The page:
But a poke around under the hood of NI economy minister Gordon Lyons’ announcement on next year’s full-time undergraduate loan rates reminds us of quite how far behind students have ended up in comparison to the rest of the UK.
Right now, students in London on the maximum available are £2,142 behind counterparts from England, and £3,120 behind those from Wales. It is, after all, the first increase since 2010. That all matters when a quarter of your students have to leave Northern Ireland to study because of a lack of places.
Of course, Lyons can’t can’t implement the changes tomorrow – it was clear during the pandemic that NI ministers can’t redirect the Student Loans Company cruise ship with anything resembling responsiveness. So when he says that he is “conscious that this uplift will not take effect for another year”, he has to pretend to be not conscious that his solution – an increase to the budget for student hardship funds of £2.8million – will only apply for students studying in Northern Ireland.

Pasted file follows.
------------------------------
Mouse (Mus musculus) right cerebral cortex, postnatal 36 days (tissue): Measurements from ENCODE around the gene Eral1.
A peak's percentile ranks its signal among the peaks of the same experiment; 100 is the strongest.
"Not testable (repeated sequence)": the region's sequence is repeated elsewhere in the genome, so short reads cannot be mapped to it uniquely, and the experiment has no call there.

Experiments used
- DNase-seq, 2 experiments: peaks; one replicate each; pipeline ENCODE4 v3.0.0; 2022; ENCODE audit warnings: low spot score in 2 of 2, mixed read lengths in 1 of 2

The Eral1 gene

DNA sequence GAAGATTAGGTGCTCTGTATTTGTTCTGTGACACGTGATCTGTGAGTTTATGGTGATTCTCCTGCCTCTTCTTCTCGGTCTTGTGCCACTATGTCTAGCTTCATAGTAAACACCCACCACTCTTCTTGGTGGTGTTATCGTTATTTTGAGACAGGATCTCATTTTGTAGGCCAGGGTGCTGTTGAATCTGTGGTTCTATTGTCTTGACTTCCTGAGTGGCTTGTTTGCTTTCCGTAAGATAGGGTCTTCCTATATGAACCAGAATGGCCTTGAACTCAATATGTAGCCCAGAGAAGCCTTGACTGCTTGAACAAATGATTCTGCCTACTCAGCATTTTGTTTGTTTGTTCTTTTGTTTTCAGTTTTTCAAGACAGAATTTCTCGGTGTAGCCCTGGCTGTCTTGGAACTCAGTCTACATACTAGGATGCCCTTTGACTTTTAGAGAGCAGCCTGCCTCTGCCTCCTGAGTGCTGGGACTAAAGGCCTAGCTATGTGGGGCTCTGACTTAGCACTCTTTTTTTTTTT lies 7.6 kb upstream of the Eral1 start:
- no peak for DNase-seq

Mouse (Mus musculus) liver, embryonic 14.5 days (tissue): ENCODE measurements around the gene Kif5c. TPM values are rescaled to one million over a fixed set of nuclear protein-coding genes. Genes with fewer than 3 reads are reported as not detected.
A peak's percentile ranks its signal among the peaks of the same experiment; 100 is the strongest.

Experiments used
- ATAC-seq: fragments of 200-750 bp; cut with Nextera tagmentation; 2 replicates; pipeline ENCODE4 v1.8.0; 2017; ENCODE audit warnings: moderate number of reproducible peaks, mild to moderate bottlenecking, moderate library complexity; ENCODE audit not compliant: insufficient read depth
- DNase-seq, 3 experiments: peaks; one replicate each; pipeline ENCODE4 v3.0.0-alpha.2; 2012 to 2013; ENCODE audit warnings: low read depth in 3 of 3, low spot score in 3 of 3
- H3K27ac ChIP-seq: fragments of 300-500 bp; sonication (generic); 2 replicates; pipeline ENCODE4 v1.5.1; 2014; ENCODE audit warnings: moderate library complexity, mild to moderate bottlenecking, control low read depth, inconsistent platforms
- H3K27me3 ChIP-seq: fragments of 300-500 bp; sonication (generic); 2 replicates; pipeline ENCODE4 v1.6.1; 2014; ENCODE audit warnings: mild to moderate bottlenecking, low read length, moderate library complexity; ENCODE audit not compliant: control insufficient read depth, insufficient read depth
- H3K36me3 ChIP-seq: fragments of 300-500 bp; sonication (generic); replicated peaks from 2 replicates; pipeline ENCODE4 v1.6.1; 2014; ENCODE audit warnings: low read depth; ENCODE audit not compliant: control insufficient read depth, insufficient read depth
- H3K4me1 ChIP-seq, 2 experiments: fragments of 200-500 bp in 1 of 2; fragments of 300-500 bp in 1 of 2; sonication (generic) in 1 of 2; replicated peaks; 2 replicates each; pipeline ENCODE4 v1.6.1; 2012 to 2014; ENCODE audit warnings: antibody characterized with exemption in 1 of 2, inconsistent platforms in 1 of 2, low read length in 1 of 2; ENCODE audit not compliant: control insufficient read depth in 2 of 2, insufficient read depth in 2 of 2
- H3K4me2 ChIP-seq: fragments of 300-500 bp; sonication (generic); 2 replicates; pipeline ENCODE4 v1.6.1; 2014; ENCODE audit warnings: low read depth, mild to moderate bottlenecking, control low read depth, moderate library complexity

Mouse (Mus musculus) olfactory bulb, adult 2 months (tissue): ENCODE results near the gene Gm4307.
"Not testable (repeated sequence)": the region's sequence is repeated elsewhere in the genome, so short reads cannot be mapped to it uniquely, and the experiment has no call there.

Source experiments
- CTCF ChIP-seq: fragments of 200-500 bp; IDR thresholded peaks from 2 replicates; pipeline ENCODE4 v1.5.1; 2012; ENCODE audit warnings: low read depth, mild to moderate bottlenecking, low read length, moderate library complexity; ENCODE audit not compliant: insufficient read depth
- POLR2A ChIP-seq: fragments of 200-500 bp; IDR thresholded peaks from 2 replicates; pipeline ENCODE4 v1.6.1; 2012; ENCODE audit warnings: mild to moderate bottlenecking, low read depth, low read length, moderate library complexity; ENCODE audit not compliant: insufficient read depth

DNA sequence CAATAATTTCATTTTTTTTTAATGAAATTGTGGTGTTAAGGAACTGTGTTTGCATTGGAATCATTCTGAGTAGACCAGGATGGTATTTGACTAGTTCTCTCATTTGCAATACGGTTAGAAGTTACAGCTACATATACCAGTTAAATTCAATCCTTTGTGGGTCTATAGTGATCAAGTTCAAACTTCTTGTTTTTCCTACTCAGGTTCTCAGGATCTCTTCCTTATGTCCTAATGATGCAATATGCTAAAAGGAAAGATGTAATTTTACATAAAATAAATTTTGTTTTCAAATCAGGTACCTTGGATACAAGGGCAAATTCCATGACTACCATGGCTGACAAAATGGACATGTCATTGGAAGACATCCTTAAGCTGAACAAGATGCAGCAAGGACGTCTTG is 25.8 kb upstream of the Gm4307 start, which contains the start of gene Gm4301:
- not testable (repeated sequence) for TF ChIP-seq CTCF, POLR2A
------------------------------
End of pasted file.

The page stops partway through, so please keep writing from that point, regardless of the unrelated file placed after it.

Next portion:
There’s a sleight of hand in the percentage headline. Loans for those away from home and not in London will go from £4,840 to £6,776. That is indeed 40 per cent. But the grant component is frozen and there’s no rise to the astonishingly low household income threshold over which students don’t get the max (just under 20k!). Ignore the latter but add loan to grant and it’s only a 23 per cent increase.
There’s also no movement on the household income threshold over which students start to have their entitlement reduced below that max – which has been stuck at £19,203 for an eternity.
Accompanying the announcement is a decidedly below-inflation uplift of 1.8 per cent on tuition fees and “tuition fee loan products”, and a wider review of the support provided to the sector, including the “level and mix” of teaching grant and fees – all aimed at putting the sector “on a more sustainable financial footing”.
Now where have we heard that sort of language before?